The Musee d’Orsay. I know it’s very bourgeois to like Impressionist art, but I like Impressionist art. And if you’re like me, the Musee d’Orsay is hard to beat. Every gallery contains a dozen pieces that most musuems would kill just to have just one of. Beautiful art and a beautiful space to house it. I’ve come to understand that the movie Hugo was set there (when it was still a train station). I suppose that now I’ll have to watch it.
Experience: 9 Degas ballerinas. -1 for the café running out of Eclairs Maxi before I had a chance to have one with my lunch.
The Marmottan Museum. This little museum (the only one not covered by our pass) had been part of Monet’s family for a long time and houses the family’s “private” collection of his paintings. It’s in a manor house out in the 16th Arr., so it’s off a lot of Seine-centric tourists’ itineraries. The house was lovely, though none of the Monet’s there were particularly stunning. In addition, half the exhibition space was taken up with a special exhibition on the life and art of Berthe Morisot.
Experience: 5 water lilies. -2 for the Berthe Morisot exhibit, which left me wondering less about her art than the Monets in the storage closet that were put away so that we could see it.
The Louvre. The Granddaddy of them all. It struck me that the Louvre is most like Yellowstone National Park in that when you arrive it’s all crowded and crazy with people waiting to see Old Faithful – or in this case the Mona Lisa – but if you get a little bit off the trail so to speak, you can see wonders in privacy. For example, while the Grand Gallery was a wash of humanity, we saw Hammurabi’s Code (yes, THAT Hammurabi’s Code). While taking time to try and decipher the French curation, maybe one other couple went by. Crazy, but that’s The Louvre.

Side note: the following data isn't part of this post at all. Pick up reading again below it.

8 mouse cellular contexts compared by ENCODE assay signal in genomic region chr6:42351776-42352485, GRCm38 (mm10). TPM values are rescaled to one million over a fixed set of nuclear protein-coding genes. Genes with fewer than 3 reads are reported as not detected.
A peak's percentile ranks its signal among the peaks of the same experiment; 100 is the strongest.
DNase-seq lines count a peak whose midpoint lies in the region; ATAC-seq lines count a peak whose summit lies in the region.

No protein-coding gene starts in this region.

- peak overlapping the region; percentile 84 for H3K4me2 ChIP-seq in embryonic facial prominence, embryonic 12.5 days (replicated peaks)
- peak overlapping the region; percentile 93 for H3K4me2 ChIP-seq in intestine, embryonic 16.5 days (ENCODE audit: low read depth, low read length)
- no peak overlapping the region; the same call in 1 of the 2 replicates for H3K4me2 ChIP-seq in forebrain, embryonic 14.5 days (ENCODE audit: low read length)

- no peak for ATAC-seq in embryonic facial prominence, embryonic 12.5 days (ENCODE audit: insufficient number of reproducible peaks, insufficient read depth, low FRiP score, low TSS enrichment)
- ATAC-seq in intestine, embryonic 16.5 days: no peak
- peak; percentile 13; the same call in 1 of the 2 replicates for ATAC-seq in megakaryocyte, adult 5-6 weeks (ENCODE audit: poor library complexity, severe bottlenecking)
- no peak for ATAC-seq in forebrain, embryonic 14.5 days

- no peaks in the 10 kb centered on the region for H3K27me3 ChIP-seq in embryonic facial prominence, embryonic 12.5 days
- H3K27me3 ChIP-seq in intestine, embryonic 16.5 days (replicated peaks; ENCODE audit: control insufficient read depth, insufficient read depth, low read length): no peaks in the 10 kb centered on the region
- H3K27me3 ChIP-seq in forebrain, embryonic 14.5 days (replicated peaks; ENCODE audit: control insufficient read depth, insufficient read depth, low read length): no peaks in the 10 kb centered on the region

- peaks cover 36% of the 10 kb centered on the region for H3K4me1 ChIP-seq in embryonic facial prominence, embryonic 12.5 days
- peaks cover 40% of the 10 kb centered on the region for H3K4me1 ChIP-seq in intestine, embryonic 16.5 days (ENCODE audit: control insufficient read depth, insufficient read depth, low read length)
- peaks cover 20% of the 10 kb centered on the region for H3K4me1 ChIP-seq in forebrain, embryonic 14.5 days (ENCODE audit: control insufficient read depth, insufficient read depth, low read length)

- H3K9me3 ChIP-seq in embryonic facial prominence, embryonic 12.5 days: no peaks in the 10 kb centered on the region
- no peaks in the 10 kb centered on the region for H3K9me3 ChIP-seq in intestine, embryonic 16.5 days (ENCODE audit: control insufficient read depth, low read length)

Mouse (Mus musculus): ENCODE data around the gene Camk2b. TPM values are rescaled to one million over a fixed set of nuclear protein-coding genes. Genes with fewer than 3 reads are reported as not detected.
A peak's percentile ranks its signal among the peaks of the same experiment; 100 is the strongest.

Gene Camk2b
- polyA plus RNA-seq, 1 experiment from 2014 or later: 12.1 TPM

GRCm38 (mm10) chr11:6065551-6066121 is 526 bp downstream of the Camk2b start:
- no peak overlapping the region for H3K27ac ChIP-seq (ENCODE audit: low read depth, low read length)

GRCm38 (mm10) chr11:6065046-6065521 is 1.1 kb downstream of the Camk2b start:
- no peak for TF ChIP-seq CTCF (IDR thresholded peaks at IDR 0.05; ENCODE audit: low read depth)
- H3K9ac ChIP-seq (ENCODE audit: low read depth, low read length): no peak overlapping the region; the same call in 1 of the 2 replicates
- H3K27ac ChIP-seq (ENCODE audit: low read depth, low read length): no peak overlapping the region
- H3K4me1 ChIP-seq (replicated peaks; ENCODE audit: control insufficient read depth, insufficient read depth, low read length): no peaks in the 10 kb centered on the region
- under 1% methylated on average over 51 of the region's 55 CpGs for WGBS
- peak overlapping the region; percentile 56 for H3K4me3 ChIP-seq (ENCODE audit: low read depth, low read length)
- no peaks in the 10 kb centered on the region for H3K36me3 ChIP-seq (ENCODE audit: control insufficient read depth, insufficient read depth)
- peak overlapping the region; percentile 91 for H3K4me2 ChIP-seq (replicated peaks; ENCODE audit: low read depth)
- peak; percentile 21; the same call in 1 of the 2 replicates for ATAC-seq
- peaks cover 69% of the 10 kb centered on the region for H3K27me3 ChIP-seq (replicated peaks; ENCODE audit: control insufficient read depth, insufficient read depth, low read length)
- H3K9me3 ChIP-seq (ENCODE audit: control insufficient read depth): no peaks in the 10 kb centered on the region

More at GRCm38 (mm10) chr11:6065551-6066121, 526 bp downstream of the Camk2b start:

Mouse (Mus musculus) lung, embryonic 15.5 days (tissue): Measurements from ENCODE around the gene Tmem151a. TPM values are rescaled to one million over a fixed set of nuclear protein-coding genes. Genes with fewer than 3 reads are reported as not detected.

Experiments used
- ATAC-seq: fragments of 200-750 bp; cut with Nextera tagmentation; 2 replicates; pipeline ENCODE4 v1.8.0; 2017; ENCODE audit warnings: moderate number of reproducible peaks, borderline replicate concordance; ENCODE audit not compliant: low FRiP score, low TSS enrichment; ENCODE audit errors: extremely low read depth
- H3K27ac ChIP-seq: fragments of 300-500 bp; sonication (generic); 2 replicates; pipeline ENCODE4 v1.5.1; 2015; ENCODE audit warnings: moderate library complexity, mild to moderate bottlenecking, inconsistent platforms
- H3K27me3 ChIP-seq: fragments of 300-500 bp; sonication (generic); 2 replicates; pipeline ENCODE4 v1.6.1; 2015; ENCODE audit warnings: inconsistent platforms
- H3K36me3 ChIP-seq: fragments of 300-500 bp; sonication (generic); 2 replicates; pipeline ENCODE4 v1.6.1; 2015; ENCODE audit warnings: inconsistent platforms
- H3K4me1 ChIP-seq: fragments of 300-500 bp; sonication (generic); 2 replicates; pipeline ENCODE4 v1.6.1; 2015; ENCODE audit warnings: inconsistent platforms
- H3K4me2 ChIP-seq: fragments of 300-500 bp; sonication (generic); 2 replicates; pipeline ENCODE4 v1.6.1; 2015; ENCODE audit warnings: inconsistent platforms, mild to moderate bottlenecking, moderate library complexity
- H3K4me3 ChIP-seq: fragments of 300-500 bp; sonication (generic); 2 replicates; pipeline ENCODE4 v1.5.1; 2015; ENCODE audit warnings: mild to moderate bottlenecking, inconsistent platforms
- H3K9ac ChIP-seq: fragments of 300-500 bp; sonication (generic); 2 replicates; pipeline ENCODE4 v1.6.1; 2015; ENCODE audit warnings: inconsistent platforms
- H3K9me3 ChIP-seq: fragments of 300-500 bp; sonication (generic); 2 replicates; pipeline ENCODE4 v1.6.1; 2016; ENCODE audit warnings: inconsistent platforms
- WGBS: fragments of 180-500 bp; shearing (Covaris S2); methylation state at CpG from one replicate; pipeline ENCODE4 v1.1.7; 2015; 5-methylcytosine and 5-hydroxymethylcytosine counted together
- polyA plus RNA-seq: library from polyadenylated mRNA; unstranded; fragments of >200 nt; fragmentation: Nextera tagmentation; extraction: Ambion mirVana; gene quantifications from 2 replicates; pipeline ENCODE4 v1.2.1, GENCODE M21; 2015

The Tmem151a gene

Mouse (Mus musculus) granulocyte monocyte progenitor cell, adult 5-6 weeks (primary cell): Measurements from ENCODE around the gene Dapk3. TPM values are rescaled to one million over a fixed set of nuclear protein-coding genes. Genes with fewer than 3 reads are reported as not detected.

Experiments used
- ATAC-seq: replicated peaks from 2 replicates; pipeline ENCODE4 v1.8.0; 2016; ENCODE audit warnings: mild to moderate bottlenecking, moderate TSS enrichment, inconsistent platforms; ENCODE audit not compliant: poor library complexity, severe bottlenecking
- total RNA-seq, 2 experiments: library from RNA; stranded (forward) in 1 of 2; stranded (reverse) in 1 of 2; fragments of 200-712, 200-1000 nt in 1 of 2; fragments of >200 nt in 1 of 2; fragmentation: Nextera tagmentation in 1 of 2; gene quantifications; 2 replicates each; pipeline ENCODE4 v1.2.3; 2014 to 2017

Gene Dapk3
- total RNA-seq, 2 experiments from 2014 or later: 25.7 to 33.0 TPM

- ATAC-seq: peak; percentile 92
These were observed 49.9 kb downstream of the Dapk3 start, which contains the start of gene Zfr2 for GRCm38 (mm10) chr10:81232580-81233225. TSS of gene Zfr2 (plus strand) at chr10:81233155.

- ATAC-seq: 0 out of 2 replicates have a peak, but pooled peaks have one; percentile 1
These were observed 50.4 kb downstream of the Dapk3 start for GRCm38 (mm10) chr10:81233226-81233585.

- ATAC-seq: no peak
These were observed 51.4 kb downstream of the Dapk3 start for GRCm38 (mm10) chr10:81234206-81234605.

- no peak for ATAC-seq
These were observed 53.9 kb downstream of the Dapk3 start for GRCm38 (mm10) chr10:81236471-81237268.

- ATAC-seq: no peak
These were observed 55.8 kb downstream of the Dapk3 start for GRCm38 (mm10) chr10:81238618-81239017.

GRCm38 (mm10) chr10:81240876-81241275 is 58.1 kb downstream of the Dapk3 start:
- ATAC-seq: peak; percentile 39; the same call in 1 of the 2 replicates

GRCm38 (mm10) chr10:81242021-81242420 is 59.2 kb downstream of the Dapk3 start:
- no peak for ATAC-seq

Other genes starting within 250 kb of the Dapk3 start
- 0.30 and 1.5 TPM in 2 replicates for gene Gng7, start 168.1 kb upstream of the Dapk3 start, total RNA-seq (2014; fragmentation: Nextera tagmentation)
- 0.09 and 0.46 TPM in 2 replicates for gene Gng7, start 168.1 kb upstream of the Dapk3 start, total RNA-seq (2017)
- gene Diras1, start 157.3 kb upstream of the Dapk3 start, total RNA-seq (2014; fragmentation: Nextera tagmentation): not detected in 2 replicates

Experience. 7 Winged Victories. The Louvre is probably the only museum that I can think of that is overwhelming and underwhelming at the same time (there’s just SO MUCH STUFF). -1 for having to watch people push and shove to look at the Mona Lisa. +1 for getting to watch people push and shove to look at the Mona Lisa.
Centre Georges Pompidou. The modern art monstrosity is naturally at one end of the hipster den of The Marais district. Modern art seems to be a tricky business – much like indie music – in that if you create something people really seem to like, then you’re a sell-out. I was prepared to hate everything. The top floor contained an exhibit on Henri Matisse that compared paintings that he did of similar subjects, which was spectacular. That and the Debussy exhibit at L’Orangerie were maybe the best things I saw all week. The next floor covered, in chronological order, all the major movements in 20th century art with good examples and curation. The last floor had all the new pieces. The new pieces, of course, are almost never something as bourgeois as a painting – they’re “installations”.
For example, there was a 21st century piece called “Flux” that was a stand, a fan and a ribbon of audiotape. I kept expecting it to collapse, but it never did. I’m not sure if it was “art”, but I could have watched it for an hour.
Experience: 10 cubist Picasso guys. +2 for beating all expectations. +1 for “Flux”, +1 for the best view of Paris from top floor. -1 for selling out.